The dogmatic fiction can only survive as long as the pretense is intact. It requires full cooperation—willingly suspending disbelief or at least turning a blind eye to the glaring contradictions. Thus, the pariahs of the dissident circles, who pointed out the lies of the regime were considered to be the mortal enemies of the regime and had to be silenced. Dogmatic fictions can collapse when enough people recognize and denounce the sham.
David Ost, although harshly critical of Havel’s The Power of the Powerless, compellingly argues that the common workers or students, unlike the public intellectuals of the Charter 77, owing to their lack of connections, know-how, and public visibility can not resist the dogmatic fiction to the degree that elite intellectuals can. The masses do rise up and act politically, in the Arendtian sense, when a critical mass of the pariahs consolidates. The Revolutions of 1989 were rare examples of such a mobilization.
Since the collapse of the communist regime, a new, democratic, fiction has emerged. This fiction has been subject to contestation between competing visions: one based on human rights of individuals and communities, inspired by a forward-looking vision of a just society, and a dogmatic and exclusivist version of “democracy” which caters to “our people,” here and now. The latter democracy, the “democracy because” prevailed during the early years of independent Slovakia under the premiership of Vladimír Mečiar. Despite the rampant corruption, violent organized crime, and massive embezzlement of funds, many, intoxicated by nationalist populist promises, acquiesced to the Mečiar regime. Subsequently, the majority also acquiesced to the twelve years of the Fico government during which oligarchs gradually captured the state and the top public offices in government, judiciary, prosecution, and police through corruption, nepotism, and embezzlement. After all, the state inconvenienced “others”—the ethnic minorities, foreigners, journalists, LGBTQ+ communities, progressives etc.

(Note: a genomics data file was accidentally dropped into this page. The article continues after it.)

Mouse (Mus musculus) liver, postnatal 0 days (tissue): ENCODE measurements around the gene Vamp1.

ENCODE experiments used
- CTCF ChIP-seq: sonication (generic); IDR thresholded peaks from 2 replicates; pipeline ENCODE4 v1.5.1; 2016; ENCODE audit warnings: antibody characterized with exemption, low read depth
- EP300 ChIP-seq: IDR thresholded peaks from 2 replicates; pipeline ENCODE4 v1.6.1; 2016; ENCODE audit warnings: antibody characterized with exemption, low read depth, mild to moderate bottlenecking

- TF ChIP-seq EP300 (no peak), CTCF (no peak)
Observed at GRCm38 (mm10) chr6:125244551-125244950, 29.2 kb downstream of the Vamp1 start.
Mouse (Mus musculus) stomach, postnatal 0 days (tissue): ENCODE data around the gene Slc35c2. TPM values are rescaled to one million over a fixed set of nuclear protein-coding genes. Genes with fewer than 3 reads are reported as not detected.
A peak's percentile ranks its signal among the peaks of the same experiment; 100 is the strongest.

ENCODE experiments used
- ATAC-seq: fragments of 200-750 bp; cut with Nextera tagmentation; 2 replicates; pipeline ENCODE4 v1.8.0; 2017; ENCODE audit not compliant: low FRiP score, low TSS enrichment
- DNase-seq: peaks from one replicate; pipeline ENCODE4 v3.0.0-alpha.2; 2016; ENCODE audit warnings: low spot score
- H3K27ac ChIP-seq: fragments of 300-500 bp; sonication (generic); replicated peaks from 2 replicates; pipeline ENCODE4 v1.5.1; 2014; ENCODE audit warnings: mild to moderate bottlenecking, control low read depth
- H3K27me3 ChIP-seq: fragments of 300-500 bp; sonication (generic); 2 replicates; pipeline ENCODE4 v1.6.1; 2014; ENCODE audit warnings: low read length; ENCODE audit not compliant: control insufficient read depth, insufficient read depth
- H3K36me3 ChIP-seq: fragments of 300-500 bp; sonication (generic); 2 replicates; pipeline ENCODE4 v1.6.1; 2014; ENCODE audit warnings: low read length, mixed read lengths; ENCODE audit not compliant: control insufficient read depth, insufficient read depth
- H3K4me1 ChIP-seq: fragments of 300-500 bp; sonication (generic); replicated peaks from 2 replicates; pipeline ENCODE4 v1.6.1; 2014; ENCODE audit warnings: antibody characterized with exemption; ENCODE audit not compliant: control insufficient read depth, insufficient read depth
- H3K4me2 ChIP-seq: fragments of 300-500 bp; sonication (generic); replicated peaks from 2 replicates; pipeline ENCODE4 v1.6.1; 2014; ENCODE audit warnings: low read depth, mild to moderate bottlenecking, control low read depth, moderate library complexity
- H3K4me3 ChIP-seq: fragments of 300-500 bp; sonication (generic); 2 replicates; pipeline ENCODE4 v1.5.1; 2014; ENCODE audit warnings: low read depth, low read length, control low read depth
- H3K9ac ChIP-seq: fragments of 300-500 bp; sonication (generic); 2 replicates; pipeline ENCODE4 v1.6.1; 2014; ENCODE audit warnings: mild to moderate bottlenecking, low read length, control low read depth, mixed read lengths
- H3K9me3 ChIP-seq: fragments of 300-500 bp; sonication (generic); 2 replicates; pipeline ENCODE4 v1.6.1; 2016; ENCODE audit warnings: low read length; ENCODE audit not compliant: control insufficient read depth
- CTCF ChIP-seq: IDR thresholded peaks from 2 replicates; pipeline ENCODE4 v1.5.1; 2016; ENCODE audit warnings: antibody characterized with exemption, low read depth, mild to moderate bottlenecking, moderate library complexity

Supporters of Mečiar’s or Fico’s democracy either fully believed the fiction, or willingly took part in the transaction, propping it up in the name of the nation, tradition, and social security, shutting their eyes to the outright violations of justice and equality. The economic transformation after 1989 underscored these tendencies. The strong neoliberal pressures prioritized economic growth as the primary element of democratization. Transgressions against the rights of the excluded minority groups were legitimized in the name of the social and economic rights of “our people.” The populist governments simultaneously enforced neoliberal economic policies and neoconservative ideals of protectionism, traditionalism, and exclusion.
The “democracy because” does not like the vocabulary of human rights; rights discourse are depicted as either an imposition from the West, as “gender ideology,” or as a project of ethnic minorities to gain extra rights at the expense of the majority. The language, once again, distorts reality by instilling fear and resentment.
A ritual of rebellion